Off to the math Olympiad


Math contest allows elites to stand out.

Mia Hogan, Staff Writer

The American Math Competition left Carlmont math elites praying to head to the International Mathematical Olympics, along with a relaxed day for non-participants.

Feb. 4 students left their third and fourth period classes to participate in the annual math competition held by the Mathematical Association of America.

Math contest allows elites to stand out.
Math contest allows elites to stand out.

The American Math Contest (AMC) tests students ability to complete a variety of math problems ranging in level in 75 minutes.

On Feb. 4 students took the AMC 10/12, a multiple choice exam with 25 questions. The test is designed to increase in difficulty after each question.

Sophomore Abbey Holbrook said, “I decided to take the AMC this year because it can make my college application stand out. Not everyone participates. Participating gives me the choice to include my score if I score high on it, but it is not a requirement.”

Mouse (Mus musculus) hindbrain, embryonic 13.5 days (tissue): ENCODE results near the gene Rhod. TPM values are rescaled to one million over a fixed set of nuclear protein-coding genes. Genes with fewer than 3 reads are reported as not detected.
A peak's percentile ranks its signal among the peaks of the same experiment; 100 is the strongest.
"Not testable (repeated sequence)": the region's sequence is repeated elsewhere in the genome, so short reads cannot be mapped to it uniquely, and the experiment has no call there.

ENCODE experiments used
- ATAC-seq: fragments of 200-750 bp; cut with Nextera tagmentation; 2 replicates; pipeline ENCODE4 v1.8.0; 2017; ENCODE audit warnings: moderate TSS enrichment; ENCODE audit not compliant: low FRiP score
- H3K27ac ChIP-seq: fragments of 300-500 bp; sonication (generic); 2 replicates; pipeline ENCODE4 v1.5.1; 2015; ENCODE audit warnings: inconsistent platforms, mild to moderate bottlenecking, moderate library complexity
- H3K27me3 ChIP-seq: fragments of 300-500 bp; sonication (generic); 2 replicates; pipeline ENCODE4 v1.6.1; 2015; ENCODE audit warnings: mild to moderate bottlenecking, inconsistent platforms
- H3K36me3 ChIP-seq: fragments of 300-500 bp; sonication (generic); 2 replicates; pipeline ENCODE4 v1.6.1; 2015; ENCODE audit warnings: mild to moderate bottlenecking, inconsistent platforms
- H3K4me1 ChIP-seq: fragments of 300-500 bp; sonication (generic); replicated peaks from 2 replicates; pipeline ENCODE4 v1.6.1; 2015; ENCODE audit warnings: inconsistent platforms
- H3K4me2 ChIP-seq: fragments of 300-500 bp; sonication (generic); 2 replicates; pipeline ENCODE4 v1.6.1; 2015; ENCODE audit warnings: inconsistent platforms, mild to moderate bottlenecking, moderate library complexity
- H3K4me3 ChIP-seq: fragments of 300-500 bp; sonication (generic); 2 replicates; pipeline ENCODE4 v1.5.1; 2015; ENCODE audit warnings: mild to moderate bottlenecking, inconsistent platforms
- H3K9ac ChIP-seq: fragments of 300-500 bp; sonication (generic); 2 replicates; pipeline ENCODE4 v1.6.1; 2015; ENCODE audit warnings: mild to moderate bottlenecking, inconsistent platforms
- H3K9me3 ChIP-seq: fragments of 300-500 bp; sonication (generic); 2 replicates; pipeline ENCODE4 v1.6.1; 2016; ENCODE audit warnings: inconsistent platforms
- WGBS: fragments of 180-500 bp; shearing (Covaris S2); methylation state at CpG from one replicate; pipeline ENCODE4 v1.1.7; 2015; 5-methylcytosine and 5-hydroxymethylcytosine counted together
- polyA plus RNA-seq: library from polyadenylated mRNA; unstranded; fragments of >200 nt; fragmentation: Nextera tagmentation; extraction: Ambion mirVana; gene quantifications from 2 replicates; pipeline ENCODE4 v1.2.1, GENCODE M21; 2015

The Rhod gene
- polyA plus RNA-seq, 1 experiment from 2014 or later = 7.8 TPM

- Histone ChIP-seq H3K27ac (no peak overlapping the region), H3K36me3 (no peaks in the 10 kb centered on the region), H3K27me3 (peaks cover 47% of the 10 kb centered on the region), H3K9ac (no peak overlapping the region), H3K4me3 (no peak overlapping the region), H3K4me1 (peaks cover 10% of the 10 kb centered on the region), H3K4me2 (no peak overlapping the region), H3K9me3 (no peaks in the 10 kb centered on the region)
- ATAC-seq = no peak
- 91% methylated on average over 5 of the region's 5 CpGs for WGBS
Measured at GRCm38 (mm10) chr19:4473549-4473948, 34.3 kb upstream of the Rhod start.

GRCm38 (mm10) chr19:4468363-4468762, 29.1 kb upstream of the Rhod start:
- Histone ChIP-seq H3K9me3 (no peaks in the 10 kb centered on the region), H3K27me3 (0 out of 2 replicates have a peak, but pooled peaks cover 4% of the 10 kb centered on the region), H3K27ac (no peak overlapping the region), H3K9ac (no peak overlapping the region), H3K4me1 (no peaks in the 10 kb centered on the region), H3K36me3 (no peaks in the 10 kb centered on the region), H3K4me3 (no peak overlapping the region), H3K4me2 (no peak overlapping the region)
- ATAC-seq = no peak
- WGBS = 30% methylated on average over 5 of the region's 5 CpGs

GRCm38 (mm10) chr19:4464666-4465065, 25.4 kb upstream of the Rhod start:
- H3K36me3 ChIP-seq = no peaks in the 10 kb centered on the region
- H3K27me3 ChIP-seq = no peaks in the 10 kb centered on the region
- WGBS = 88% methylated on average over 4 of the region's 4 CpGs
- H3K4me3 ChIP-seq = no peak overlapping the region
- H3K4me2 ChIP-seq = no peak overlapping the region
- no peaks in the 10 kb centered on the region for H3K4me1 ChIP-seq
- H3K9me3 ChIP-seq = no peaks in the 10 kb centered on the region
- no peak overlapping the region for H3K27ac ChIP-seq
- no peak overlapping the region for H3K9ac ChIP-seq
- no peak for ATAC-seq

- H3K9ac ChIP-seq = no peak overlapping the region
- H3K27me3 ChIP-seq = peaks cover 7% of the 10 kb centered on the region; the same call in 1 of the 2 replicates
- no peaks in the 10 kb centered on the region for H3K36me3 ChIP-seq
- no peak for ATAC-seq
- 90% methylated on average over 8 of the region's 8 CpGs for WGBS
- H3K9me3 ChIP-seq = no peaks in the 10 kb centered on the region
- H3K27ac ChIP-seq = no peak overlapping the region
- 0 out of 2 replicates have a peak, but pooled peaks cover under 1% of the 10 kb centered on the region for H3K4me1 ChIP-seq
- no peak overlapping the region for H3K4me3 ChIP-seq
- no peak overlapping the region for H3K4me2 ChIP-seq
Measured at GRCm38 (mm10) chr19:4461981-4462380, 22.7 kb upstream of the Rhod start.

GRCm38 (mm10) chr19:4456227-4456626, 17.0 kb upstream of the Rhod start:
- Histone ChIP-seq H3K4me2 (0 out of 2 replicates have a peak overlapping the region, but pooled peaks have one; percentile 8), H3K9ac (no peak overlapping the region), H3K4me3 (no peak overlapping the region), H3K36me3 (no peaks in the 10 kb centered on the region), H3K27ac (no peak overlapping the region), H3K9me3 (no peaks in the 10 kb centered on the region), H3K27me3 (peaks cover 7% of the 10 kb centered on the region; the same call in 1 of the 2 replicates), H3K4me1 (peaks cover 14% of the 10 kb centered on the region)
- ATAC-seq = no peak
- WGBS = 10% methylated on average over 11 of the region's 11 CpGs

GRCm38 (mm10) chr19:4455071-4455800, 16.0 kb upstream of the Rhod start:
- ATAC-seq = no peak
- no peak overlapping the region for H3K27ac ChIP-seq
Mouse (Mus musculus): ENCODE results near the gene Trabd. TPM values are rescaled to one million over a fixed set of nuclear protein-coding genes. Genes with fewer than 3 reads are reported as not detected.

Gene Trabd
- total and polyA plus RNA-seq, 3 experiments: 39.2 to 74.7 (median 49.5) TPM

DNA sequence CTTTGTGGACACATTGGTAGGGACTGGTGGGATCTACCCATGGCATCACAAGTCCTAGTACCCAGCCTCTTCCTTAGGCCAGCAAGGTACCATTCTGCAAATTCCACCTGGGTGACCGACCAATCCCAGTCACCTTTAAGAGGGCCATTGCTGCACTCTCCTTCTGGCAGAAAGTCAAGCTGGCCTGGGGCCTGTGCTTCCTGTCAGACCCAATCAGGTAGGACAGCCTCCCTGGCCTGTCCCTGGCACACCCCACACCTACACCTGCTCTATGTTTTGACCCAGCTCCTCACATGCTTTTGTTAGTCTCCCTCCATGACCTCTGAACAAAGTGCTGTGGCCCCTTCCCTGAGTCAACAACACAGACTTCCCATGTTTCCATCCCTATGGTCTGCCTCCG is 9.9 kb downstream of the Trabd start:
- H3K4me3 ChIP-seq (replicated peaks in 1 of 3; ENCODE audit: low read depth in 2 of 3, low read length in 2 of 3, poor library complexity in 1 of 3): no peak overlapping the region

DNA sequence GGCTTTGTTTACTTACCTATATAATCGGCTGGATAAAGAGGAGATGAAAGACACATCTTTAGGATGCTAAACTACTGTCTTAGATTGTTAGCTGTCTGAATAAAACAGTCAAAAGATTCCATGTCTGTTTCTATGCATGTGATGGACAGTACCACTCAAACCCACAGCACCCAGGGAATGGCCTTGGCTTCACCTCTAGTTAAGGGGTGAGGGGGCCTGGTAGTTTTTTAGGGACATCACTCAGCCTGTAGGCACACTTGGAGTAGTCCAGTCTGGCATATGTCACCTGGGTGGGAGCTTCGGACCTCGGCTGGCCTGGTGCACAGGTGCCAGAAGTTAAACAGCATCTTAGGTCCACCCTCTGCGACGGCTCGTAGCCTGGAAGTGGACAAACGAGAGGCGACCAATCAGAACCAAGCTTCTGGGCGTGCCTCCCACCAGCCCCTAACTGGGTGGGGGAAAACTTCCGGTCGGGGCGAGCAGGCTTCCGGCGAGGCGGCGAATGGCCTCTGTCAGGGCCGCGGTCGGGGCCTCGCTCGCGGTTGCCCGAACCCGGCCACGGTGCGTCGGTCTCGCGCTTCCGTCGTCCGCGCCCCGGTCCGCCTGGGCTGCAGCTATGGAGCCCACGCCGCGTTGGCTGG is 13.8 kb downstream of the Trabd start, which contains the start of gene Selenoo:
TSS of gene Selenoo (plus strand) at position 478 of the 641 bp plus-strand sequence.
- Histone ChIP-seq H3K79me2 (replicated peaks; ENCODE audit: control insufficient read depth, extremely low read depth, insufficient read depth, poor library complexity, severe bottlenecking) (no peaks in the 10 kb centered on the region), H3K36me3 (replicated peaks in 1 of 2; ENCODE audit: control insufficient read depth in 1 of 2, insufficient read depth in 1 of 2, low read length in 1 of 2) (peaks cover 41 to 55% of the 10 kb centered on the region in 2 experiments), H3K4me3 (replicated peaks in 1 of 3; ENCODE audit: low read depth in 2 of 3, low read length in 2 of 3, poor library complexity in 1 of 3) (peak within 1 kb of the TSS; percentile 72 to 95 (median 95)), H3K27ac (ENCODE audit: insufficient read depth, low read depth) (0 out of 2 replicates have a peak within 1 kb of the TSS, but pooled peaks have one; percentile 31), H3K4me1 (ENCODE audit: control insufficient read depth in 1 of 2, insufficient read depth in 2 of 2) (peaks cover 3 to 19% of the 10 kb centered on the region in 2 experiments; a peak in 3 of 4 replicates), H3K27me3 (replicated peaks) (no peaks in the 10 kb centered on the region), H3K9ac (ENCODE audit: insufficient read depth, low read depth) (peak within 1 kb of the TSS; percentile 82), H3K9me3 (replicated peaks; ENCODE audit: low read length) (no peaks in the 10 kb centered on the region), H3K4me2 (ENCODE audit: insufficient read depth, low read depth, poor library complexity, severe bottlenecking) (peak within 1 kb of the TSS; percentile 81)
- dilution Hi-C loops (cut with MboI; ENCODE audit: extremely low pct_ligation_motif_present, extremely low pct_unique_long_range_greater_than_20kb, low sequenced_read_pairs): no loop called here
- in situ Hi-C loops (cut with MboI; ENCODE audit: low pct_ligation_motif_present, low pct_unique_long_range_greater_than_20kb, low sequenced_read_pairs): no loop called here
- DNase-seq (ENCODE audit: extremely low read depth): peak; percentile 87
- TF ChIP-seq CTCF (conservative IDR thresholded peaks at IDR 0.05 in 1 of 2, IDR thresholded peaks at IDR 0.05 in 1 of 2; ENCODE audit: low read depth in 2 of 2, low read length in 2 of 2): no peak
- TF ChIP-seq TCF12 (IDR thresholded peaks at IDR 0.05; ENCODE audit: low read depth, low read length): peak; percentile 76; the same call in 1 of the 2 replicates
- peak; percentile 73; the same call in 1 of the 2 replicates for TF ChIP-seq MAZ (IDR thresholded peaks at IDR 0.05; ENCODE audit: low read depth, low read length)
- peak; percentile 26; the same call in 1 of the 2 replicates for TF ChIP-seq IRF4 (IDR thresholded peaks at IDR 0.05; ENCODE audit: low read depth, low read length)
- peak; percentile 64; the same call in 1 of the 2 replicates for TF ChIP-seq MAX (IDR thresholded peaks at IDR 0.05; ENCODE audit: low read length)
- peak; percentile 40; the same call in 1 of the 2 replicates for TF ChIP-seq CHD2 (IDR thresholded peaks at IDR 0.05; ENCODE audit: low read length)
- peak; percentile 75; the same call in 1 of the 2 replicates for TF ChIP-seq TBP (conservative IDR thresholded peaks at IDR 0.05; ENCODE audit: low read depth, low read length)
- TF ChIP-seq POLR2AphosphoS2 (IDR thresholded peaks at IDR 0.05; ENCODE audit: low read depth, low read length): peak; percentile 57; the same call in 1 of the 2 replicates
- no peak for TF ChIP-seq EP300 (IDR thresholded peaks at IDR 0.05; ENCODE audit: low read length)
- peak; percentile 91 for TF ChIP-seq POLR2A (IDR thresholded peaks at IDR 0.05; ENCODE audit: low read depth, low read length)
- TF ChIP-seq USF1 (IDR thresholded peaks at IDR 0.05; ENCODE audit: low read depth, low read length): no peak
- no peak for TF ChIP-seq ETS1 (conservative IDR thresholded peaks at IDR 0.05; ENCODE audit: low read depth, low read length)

The AMC tests requires a combination of Algebra, Geometry, and Pre-Calculus math skills. These skills are used to solve easy to extremely difficult questions.

AMC provides math students a chance to show their ability and compare scores around the world. It is the first step in the series of test to possibly participate the International Math Olympiad, the most prestigious and difficult math competition for young adults in the world.

Sophomore Claire Boman said, “Although I did not participate, I think the AMC is beneficial to math students. Many people can receive an ‘A’ in math, but it is very challenging to qualify for an international math competition.”

The top 1 percent of participants in the AMC 10/12 then compete in the United States of America Invitational Exam, followed by the USA Mathematical Olympiad. Students who complete in these successfully have the opportunity to compete in the International Math Olympics.  

Sophomore Alex Singer said, “ I know this year I will do rather poor on the test, but if I practice and compete in the AMC every year, I may have a chance to make the USA Mathematical Olympiad.”

Due to high participation, many classes did little work to prevent certain class periods from falling behind.

Boman said, “In third period, half of my class was gone, so my teacher allowed us to have a study period.”

High level math classes stressed the math contest participation.

Signer said, “Skrable gave us a break that day because his third and fourth period took AMC. He did not want to have classes ahead of each other, so we had a study period.”

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